The weird and wonderful world of Caryl Churchill’s Cloud Nine



Cloud Nine is, in itself, a very unusual, and once revolutionary play. In the play, men play women, women play men, a white man plays the black servant and the entire cast swap parts and era, changing from Victorian colonial Africa to 1979 England. Confusing, I know… for more details go to Don’t say I never give you anything.


The preshow was visually pleasant enough. It was exciting to see the Byre’s lovely blue curtain there, making you anticipate the show and serving as a clever reminder that what the audience was about to view was a theatrical performance, rather than real life – an excellent way of dealing with Churchill. However, the music in the preshow was not from the Victorian era. The first piece was Elizabethan dance music and, whilst slightly more appropriate, the piano music did not feel exciting or grand enough for the play and sounded more like a pastiche of classical music than the real thing. Although excusable as this is student work, it suggests a lack of care and really stood out against the professional setting of the Byre.


The play opens with singing and, in this production, the singing was not good. Individual voices were lovely, but the singers were not in time, at all, with their backing track or each other. There was also no energy, meaning the actors seemed apologetic for their presence. The exception to this was Matthew Colley, who sang his awkward ‘I am black, but o’ my soul is white” with charming simplicity and truth.


Overall, the acting was good. In Act One, Mishia Leggett shone as Edward, the little boy that is a bourgeoning homosexual. She played him with naivety, dignity and, most importantly of all, honesty. You truly believed in that boy and his struggles and strained relationships. Helena Jacques-Morton also stood-out as Ellen, with her femininity and gentle restraint giving way to her strong attraction to Betty (Esmond Sage). Sage was truly stunning. He played Betty with a wry wit, subservience and intelligent observation, creating a truly moving character. Louis Catliff delivered as Harry. He was hysterically funny, with fantastic, subtle stagecraft and energy. In Act Two, knock-out performances were given by Jacques-Morton as Lin, giving a considered performance as the strong, independent woman that wants so desperately to be loved and Douglas, as her daughter, whose phenomenally well-observed physicality was wondrous… there was no question he was a little girl of about seven. Colley played against type as the horrible Martin and did well in the role, creating a dichotomy of debase masculinity against a pleasant affability. However, in Act One in particular, there was miscasting and these characters lacked conviction.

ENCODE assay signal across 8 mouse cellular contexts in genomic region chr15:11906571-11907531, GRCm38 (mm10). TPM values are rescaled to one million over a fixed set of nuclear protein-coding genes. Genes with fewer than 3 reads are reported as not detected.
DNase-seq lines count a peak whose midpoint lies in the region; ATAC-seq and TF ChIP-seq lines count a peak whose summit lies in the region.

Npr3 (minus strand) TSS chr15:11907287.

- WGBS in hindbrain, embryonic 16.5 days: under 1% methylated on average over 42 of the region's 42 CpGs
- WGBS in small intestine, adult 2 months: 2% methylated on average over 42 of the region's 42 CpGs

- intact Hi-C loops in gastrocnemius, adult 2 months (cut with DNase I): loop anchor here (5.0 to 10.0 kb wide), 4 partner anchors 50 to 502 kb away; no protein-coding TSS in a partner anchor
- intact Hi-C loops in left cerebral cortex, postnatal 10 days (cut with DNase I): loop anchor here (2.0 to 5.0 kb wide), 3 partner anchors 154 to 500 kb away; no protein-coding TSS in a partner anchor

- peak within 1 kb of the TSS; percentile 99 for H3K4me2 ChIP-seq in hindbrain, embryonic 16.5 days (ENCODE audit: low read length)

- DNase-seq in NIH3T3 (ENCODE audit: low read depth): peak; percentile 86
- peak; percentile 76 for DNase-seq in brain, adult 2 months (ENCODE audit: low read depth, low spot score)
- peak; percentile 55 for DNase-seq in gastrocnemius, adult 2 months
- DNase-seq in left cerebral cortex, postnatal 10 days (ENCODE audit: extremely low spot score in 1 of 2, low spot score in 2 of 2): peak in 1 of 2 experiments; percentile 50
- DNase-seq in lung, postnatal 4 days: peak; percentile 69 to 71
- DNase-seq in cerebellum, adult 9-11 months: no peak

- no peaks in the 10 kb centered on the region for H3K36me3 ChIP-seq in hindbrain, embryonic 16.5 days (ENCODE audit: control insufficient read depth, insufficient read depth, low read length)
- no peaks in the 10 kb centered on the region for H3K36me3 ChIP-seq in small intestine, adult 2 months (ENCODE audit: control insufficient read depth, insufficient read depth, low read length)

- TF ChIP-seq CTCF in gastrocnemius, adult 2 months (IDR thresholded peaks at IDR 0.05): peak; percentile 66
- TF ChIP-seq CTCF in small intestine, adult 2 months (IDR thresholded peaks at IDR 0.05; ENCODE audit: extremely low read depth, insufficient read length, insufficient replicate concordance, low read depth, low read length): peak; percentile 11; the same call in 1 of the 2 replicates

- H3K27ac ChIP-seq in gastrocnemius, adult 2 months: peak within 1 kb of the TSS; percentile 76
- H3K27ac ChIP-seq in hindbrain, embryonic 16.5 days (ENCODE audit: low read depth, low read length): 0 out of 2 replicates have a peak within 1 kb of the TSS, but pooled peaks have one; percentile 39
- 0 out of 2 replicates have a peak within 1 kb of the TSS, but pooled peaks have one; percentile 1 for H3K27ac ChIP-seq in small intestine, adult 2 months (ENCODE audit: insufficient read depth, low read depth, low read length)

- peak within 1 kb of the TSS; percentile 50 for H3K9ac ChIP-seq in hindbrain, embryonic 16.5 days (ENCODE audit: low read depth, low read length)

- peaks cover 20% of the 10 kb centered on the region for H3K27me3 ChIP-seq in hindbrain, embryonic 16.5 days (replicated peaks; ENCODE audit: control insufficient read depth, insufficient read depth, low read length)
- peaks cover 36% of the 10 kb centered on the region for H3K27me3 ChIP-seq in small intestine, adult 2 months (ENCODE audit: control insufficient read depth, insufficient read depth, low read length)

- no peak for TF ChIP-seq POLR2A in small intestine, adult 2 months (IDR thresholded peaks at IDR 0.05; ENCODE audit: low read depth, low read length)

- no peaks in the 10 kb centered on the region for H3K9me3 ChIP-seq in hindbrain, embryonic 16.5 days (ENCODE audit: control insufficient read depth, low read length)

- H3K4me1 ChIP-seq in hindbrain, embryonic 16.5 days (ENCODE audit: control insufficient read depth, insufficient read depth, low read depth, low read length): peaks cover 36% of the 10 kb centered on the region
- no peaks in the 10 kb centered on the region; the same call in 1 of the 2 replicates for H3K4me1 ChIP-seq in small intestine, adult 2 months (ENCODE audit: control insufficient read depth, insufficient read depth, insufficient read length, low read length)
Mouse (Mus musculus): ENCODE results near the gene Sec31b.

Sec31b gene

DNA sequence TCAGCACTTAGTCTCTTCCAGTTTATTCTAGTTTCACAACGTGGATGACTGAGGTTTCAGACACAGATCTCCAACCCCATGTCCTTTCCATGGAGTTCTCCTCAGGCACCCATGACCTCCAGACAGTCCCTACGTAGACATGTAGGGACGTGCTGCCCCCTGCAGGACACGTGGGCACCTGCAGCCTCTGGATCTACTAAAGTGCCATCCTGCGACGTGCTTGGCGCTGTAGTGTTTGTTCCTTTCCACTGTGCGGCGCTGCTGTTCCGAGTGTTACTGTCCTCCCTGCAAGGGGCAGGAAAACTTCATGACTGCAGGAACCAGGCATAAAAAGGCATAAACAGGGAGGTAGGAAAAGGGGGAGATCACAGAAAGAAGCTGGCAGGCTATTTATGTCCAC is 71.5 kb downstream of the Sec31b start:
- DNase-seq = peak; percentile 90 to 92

The sets (Lucy Reis) were both beautiful. Her hand painted colonial house was brilliantly executed, but made little sense when the characters were moving around the estate or talking through open doors. It did function as a symbol of colonial wealth and a reminder of the Empire’s oppressing past, but it was not a sensible choice. The second act’s set was gorgeous with REAL SWINGS onstage! It was incredibly exciting. Costumes were excellent and Ryan Hay did a magnificent job dressing the cast.


Direction was good and Sam Oshins created some really beautiful moments. His vision was fantastic, with Act One being slightly deconstructed – a excellent contrast to the realism of Act Two.


Overall, the production was entertaining and I wish Sam Oshins and his team the best of luck in their next theatrical endeavours.


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